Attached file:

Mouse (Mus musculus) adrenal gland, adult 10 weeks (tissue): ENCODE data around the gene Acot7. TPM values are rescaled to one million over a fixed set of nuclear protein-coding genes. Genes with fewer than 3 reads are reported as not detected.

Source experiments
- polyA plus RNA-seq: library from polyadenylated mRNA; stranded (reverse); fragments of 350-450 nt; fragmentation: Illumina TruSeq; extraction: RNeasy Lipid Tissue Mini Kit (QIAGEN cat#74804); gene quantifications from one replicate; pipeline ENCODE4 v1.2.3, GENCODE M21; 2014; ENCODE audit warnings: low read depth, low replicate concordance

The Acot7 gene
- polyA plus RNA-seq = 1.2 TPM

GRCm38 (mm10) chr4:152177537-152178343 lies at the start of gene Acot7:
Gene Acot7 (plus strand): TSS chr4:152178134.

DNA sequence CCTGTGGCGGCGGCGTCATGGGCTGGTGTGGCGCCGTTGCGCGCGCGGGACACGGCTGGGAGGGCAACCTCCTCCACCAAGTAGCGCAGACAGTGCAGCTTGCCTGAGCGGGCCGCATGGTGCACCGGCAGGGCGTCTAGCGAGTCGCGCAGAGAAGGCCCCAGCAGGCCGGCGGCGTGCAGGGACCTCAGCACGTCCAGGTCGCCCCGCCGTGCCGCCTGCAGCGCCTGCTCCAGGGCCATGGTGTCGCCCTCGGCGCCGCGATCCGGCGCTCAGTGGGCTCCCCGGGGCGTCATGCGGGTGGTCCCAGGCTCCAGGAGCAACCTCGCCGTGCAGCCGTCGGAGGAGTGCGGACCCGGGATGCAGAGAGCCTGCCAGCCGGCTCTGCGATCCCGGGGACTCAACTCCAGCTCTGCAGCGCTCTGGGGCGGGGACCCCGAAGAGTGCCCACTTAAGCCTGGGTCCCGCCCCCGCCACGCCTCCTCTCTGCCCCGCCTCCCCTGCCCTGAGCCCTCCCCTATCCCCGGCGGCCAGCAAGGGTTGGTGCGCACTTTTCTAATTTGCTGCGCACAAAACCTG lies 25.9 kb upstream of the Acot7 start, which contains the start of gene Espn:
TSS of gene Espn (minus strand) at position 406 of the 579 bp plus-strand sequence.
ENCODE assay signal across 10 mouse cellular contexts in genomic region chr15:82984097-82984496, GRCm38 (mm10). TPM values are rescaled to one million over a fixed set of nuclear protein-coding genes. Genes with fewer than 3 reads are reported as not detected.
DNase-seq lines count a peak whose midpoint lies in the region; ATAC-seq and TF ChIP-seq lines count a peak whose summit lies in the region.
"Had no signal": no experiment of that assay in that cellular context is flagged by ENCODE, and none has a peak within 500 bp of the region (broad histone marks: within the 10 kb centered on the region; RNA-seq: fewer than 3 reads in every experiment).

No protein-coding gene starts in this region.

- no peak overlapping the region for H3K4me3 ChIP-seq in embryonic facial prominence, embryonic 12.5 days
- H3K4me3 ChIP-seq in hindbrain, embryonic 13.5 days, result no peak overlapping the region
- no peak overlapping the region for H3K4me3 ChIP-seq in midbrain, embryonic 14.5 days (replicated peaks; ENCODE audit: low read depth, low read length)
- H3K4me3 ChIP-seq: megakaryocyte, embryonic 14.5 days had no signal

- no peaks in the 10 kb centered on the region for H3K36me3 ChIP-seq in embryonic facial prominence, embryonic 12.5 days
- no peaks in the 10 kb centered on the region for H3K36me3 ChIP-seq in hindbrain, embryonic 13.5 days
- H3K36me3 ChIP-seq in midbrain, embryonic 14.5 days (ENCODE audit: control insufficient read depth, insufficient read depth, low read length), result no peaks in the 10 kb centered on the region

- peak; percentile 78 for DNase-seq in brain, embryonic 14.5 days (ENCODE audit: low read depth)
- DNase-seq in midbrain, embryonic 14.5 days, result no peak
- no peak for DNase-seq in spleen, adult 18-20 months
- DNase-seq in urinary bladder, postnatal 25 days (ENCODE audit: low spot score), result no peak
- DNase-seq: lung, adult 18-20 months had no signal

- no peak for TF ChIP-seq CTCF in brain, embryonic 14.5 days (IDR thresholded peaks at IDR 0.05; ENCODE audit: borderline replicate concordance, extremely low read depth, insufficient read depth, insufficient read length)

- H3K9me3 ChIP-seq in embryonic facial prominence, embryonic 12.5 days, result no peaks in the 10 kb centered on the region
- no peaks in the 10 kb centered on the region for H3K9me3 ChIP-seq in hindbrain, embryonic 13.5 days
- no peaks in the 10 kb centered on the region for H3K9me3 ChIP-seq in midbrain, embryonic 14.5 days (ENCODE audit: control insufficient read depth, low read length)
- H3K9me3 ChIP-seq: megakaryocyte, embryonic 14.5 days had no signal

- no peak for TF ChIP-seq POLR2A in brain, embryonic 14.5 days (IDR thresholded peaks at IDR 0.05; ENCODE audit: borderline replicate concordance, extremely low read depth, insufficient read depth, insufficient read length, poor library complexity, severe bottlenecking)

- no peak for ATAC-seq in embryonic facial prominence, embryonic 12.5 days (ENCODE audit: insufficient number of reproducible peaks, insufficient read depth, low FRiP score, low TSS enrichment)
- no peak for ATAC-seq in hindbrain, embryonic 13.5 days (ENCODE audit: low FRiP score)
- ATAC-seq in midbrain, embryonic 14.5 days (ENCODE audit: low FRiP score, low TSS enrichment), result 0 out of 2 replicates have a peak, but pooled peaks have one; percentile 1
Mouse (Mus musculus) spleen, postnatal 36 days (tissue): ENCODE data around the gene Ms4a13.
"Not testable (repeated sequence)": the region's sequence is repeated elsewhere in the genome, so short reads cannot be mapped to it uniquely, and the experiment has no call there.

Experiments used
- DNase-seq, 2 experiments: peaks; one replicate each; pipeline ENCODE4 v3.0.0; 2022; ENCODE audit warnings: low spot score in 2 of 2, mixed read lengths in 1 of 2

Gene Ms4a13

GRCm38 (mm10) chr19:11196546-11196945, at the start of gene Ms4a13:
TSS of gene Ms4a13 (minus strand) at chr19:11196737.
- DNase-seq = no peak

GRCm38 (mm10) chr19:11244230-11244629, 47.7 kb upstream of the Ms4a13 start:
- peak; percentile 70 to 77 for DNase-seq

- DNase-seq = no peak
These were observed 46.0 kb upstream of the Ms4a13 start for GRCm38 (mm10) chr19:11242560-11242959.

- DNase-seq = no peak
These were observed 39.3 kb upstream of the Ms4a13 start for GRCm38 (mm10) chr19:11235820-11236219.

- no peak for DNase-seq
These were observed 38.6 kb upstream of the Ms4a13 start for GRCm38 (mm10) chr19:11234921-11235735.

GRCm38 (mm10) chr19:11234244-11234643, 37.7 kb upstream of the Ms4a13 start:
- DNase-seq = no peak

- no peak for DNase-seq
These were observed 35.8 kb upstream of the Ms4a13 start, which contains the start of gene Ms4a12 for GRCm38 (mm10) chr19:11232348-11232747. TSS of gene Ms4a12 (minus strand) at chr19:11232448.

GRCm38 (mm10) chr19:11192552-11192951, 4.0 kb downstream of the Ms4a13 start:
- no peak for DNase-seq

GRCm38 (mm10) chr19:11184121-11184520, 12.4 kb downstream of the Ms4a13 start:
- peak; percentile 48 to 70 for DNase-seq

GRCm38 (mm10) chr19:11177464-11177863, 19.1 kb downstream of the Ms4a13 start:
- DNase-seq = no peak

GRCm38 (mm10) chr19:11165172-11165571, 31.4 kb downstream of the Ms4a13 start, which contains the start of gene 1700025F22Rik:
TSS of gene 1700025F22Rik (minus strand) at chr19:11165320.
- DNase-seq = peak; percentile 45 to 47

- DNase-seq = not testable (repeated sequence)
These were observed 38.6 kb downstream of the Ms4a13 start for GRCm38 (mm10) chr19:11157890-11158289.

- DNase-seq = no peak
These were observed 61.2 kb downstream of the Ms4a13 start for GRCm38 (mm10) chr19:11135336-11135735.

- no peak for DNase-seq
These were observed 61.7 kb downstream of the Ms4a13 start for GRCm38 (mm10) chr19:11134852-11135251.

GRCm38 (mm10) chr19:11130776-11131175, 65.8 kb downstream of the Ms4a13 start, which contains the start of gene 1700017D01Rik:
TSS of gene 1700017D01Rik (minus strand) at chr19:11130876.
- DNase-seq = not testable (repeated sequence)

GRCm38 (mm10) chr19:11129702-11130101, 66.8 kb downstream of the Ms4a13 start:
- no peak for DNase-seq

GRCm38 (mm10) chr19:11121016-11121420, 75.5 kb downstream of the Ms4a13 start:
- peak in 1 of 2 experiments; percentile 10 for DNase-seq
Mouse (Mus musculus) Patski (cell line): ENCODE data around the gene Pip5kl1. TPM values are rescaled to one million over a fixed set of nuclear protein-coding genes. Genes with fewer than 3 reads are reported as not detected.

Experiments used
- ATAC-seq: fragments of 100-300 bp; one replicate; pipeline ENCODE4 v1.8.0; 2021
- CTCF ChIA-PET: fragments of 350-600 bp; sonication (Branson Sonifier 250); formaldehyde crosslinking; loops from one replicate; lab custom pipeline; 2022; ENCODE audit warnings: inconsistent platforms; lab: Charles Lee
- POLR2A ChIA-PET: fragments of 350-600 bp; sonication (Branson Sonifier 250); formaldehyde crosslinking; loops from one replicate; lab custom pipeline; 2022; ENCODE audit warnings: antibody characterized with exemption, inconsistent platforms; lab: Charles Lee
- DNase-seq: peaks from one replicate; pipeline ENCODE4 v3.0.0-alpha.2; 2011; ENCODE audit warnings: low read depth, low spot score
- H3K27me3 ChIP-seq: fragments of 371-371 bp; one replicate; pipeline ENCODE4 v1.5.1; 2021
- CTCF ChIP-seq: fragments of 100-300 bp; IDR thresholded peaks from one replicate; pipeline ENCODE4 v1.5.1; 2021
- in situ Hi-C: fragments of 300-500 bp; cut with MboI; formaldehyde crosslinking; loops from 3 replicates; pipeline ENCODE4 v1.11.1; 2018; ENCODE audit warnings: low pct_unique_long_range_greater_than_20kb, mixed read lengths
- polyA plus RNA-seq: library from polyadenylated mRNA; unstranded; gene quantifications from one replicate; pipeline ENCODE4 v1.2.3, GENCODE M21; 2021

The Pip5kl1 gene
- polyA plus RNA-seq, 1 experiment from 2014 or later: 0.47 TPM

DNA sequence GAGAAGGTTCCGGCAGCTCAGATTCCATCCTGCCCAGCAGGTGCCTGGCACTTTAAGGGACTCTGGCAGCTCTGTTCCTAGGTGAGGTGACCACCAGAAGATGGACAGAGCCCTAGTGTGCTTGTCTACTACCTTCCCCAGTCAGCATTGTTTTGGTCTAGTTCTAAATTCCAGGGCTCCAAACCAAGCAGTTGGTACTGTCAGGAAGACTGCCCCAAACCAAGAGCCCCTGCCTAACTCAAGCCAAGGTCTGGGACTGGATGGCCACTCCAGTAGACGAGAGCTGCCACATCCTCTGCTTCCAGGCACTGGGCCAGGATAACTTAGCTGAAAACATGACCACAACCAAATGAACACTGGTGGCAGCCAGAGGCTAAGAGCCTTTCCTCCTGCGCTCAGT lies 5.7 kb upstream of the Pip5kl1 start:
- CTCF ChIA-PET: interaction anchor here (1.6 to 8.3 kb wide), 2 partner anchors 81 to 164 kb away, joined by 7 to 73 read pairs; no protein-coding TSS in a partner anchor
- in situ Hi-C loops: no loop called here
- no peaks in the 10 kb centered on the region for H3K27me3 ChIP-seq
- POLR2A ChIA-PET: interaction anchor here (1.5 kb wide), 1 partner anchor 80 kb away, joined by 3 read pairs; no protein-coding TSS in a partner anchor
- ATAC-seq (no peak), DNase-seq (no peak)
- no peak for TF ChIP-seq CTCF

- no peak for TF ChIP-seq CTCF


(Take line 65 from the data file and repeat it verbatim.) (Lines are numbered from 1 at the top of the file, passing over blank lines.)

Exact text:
These were observed 38.6 kb downstream of the Ms4a13 start for GRCm38 (mm10) chr19:11157890-11158289.